Thursday 14 November 2019

It's time to feel the cosy embrace of autumn

The change of the seasons was that bit harder this year, but now it's time to settle into the darkness, writes Brendan O'Connor

Lough Gill, Co Sligo. Picture: Getty
Lough Gill, Co Sligo. Picture: Getty
Brendan O'Connor

Brendan O'Connor

I went to the lake last week. It's not something we tend to do in Ireland. The sea is all around us, so we go there. But actually it was nice to kick off the autumn at the lake. It was raining when we got there but we jumped in the lake anyway.

The part of Lough Ree on which Wineport sits was wonderfully fresh and clean. It was actually a pleasure to accidentally swallow a mouthful. And it had that great peatiness that lakes can have. We stayed in a bit too long but we fixed it quick with hot port and an outdoor hot-tub session. Then we drank golden beer and red wine, and ate lots of meat and root vegetables.

In the morning we opened the curtain to find the lake outside transformed. It was one of those incredible bright, clear, sharp autumn days. And there was a painting outside the window: greeny red reeds, the glassy surface of the lake, grey in the sharp autumn light, a guy slowly swimming the length of this section of the lake, his mate chugging along in a boat next to him.

There is a light you get in autumn that you never get in summer. It is probably all the sweeter for being rare. But when you do get those glorious, sharp, clear days, the sky impossibly blue against the reddening landscape, it makes you fall in love with autumn.

The change in the seasons hit everyone a little hard this year. We didn't get much of a summer. August was especially disappointing, with many people realising they were actually holidaying in the autumn. And with that foolish sense we have that there is some justice in the world, we decided that because August had cheated us, September would come through for us. It didn't.

The seasons marched relentlessly on and still managed to surprise us. Is it always this dark in the mornings in September? Does it always get this chilly at night? It must do.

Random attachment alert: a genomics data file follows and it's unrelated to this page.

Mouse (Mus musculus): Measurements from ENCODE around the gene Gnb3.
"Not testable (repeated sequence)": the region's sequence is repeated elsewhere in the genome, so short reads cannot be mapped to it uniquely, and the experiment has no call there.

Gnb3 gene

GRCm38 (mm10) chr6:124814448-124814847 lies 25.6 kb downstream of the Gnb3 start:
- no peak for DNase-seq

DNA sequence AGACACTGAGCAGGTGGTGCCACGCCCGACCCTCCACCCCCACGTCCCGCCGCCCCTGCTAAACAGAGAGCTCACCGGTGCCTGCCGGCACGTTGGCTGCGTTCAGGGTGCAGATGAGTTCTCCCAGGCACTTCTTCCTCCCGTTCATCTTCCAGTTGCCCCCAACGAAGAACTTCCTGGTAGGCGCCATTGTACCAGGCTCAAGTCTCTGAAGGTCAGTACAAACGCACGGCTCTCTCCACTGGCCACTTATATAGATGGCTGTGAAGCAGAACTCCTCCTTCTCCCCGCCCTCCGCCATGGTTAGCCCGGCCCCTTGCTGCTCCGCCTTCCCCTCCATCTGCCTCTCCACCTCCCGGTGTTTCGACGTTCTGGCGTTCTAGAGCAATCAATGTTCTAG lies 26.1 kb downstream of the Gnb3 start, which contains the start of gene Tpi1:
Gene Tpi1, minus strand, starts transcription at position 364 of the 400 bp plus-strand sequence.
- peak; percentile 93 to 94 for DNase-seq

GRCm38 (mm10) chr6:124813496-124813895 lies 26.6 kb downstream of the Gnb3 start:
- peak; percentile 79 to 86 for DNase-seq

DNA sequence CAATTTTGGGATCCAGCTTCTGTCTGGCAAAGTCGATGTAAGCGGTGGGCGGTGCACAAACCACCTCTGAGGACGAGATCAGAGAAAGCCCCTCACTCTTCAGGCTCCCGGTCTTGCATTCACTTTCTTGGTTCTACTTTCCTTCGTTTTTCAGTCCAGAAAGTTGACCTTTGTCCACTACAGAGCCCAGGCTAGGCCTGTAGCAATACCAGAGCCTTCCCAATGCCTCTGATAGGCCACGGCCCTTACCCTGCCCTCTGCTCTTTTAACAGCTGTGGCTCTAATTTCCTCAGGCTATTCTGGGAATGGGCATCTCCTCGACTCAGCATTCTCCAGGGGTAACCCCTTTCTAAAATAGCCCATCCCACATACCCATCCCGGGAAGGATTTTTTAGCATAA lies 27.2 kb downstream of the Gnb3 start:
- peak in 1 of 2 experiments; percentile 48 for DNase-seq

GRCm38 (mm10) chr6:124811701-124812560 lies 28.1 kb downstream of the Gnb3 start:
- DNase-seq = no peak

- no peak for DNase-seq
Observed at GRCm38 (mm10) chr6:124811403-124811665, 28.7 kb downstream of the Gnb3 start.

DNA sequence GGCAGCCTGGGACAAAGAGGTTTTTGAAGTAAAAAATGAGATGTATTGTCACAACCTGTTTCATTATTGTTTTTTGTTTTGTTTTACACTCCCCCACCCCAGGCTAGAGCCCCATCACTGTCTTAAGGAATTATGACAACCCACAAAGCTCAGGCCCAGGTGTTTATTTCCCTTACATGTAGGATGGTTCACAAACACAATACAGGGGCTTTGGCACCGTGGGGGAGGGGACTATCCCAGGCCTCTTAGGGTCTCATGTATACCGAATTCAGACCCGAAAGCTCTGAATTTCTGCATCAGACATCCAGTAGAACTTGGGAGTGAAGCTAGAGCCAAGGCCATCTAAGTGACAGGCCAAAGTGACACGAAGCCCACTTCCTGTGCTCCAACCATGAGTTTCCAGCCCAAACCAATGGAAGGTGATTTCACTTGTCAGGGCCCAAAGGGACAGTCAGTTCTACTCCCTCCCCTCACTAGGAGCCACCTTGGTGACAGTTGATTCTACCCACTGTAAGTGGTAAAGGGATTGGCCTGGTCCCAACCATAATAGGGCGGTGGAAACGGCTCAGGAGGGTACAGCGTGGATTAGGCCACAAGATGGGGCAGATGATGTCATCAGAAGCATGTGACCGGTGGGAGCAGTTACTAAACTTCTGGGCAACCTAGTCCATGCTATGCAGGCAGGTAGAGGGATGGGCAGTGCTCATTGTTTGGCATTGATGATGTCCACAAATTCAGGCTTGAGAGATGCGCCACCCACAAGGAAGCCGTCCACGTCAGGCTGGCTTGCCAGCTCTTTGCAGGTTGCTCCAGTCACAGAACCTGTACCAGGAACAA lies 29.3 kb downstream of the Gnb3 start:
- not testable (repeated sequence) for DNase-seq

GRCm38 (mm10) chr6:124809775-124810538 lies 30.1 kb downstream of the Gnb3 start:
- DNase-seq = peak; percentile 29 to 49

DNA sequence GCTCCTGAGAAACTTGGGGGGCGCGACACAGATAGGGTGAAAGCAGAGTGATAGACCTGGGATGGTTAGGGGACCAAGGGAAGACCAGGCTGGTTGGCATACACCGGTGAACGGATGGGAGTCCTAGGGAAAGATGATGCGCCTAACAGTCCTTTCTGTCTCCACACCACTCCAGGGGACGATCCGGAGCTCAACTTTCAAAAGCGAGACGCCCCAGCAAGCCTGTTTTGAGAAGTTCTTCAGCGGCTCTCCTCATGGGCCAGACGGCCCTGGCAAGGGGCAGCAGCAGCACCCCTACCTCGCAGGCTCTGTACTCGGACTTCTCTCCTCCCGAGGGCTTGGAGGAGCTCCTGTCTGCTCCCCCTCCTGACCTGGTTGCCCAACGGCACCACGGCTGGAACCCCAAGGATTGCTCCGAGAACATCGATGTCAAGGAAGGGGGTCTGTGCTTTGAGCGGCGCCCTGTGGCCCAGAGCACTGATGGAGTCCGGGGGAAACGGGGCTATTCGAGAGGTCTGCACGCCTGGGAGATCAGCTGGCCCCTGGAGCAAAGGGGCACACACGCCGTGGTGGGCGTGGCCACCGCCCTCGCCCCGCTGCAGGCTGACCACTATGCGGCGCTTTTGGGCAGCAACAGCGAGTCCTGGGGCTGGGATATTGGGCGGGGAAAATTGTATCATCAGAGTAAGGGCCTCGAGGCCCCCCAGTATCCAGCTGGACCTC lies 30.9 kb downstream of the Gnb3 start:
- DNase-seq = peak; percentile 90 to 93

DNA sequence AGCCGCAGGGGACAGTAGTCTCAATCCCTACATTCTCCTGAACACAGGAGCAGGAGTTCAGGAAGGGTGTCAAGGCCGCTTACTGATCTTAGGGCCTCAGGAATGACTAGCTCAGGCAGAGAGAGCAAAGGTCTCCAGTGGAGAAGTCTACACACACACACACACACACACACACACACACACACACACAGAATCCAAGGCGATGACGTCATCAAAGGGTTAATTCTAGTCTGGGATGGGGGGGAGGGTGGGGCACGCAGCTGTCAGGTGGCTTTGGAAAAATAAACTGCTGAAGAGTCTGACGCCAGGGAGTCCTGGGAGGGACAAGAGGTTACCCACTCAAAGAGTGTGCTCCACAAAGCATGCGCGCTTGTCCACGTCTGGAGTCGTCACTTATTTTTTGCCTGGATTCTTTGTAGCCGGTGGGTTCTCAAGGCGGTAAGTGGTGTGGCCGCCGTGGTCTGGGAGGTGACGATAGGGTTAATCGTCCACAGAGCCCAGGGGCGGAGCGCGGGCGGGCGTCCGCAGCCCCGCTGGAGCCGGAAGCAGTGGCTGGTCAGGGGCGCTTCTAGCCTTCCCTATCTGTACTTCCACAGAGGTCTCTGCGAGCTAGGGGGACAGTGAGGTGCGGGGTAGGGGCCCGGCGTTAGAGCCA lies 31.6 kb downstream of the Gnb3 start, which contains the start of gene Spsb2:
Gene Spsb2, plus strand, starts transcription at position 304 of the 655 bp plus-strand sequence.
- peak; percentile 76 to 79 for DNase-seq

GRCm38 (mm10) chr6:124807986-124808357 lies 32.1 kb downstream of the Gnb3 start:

We just weren't ready for it. Summer had passed us by. The paddling pool that was up all August in our house last year never went up this year. The screams of water fights in the garden were rarely heard. And when we never got that deep hit of summer, it was hard to accept it was over. Another one bites the dust.

We clung on hard as autumn came in. We waited for the Indian summer - if you can call it that anymore. We clung on to any few hours of sunshine, thinking it was a last hit of summer. But of course it wasn't. It was just a nice autumn day. But still we cling to that light, that shines brighter in the darkness, that is clean and dry.

Did you find you got hungry a few weeks ago? It came at the same time as the first colds of the season. For the last few weeks I could have eaten and eaten, and I wasn't alone. Everyone was saying it. We were hitting the comfort food before August was out. We had barely got our bodies beach-ready, and we were already wintering again.

It's important now to remember that the transition is always the tricky bit. We should know this by now, but still it takes us by surprise every year. And every year we imagine it's worse. Before the warning came from Australia that the flu is going to be a doozy this year, and before they started emptying out the hospitals in the UK for the expected flu victims, it felt like the doses the kids brought home from the first week of school were a bit worse this year.